KIDS AND CARS
- By Deb Moore
- November 1st, 2004
The November issue of SP&M is always a special one that focuses on making our schools safer places for kids. The concern about ‘school safety’ conjures up images of terrorism and homicides, theft and vandalism, drug and alcohol use, and bullying. Reports show that students age 12 to 18 were victims of about two million nonfatal crimes of violence or theft at school in 2001. The data on homicides and suicides at school show there were 32 school-associated violent deaths in the United States between July 1, 1999 and June 30, 2000, including 24 homicides — 16 of which involved school-aged children. To combat these problems, schools and communities are devising safety plans and installing safety technologies, but what are we doing to make the trip to school safer?
According to Transportation Research Board Special Report 269, The Relative Risks of School Travel: A National Perspective and Guidance for Local Community Risk Assessment,each year approximately 800 school-aged children are killed in motor vehicle crashes during normal school travel hours. This figure represents about 14 percent of the 5,600 child deaths that occur annually on U.S. roadways and two percent of the nation’s yearly total of 40,000 motor vehicle deaths. Of these 800 deaths, about 20 (two percent) — five school bus passengers and 15 pedestrians — are school bus related. The other 98 percent of school-aged deaths occur in passenger vehicles or to pedestrians, bicyclists or motorcyclists. A disproportionate share of these passenger vehicle-related deaths (approximately 450 of the 800 deaths or 55 percent) occur when a teenager is driving. At the same time, approximately 152,000 school-age children are nonfatally injured during normal school travel hours each year. More than 80 percent (about 130,000) of these nonfatal injuries occur in passenger vehicles; only four percent (about 6,000) are school bus related (about 5,500 school bus passengers and 500 school bus pedestrians), 11 percent (about 16,500) occur to pedestrians and bicyclists, and fewer than one percent (500) are to passengers in other buses.
There are many modes of transportation used by students in their daily trek to and from school ranging from walking or biking, to a ride from mom/dad, to public transportation or the yellow school bus. For many high school students, the method of choice is their own car. Many factors play a part when determining safety/risk including the mode of transportation, the use of safety equipment, infrastructure design and student behavior. When looking just at mode of transportation and calculating the risk, traveling to school or school-related activities by school bus, public transportation and passenger vehicles with adult drivers have injury estimates and fatality counts below those expected, based on exposure to risk as implied by the number of trips taken and student miles traveled. On the other hand, passenger vehicles with teen drivers, bicycling and walking have estimated injury rates and fatality counts disproportionate to exposure.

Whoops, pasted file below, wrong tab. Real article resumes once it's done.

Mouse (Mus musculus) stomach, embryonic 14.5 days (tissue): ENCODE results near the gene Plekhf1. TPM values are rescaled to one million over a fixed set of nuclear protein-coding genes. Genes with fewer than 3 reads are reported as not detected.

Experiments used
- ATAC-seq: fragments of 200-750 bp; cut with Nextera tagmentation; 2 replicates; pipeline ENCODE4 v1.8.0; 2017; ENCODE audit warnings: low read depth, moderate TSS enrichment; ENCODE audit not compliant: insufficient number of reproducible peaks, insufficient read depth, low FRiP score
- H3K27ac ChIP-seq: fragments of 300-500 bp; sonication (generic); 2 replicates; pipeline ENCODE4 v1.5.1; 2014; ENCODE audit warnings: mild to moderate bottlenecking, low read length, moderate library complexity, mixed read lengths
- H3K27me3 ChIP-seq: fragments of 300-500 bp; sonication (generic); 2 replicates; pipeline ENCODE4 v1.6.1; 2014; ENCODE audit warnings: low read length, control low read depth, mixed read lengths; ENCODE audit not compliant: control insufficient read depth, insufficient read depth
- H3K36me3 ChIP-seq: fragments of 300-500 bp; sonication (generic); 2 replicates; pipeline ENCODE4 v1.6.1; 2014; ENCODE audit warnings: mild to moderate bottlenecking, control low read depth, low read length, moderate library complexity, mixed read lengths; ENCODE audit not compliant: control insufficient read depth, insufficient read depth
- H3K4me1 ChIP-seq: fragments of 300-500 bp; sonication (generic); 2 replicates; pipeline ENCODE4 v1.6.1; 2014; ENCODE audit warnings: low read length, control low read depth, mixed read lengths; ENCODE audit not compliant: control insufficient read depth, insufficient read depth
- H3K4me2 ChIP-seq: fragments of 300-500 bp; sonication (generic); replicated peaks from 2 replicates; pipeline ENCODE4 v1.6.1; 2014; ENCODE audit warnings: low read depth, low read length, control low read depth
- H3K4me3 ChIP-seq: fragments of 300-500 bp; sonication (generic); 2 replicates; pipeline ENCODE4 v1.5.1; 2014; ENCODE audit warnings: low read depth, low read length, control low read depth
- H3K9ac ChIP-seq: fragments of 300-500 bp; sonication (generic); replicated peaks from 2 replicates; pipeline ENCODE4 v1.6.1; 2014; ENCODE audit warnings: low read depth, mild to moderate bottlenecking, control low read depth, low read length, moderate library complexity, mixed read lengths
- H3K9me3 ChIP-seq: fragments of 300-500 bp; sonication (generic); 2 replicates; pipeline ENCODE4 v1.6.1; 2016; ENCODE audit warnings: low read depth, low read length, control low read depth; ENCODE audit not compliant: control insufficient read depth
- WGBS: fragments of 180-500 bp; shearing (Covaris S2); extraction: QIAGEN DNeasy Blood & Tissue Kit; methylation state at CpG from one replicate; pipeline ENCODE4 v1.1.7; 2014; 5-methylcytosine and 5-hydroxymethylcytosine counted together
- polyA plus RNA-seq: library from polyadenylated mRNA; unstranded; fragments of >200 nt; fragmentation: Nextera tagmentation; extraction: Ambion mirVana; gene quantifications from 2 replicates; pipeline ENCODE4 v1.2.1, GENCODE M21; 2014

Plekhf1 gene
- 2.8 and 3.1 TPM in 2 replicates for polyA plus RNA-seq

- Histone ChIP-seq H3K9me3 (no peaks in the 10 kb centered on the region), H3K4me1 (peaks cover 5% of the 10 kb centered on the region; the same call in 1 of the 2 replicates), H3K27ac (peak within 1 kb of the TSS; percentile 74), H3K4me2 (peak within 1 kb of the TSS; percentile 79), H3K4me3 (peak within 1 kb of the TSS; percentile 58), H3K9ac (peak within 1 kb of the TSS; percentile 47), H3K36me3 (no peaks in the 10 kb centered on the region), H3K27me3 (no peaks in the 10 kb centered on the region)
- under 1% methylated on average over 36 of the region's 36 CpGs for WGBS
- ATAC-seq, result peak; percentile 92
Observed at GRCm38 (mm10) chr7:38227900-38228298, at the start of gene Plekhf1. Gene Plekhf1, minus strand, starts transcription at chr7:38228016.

While they can’t control the highways, districts can change their policies regarding student driving privileges by limiting available parking or closing the campus during school hours, thereby eliminating carloads of kids going off campus for lunch. Modifications could also be made to minimum walking distance, especially in cases were there is not adequate infrastructure for walking or biking. Early and late buses could be made available for students participating in after school activities. Working with the community and local government agencies, schools can make access to the site safer, ensuring that sites are marked with signage that designates school zones and crossings zones, keeping off-site sidewalks maintained and installing stop signs or red lights where necessary.
Good site design can reduce situations in which motor vehicles, pedestrians and bicyclists conflict with one another. Student loading areas should be segregated from traffic and pedestrian walkways. Buses and parent parking should be kept separate, mixing types of traffic can cause confusion and accidents. Traffic should be one way with clearly marked entrances and exits. Adequate sidewalks and crosswalks should be provided for students, employees and visitors to the school building, the playgrounds and the athletic fields. Driveways and parent parking should be near the main entrance and administration offices, as well as the auditorium, cafeteria and athletic fields. Playgrounds for elementary students should be kept separate from parking lots and traffic area.
Like many other things in school, it all comes down to resources. Are there funds available to purchase a site large enough to adequately handle traffic? Are there funds available to maintain the walkways, bike paths and crosswalks? Are there funds available to offer early and late bus services? When 800 school-aged children are killed and 152,000 are nonfatally injured traveling back and forth to school each year, can we afford to blame it on lack of funds?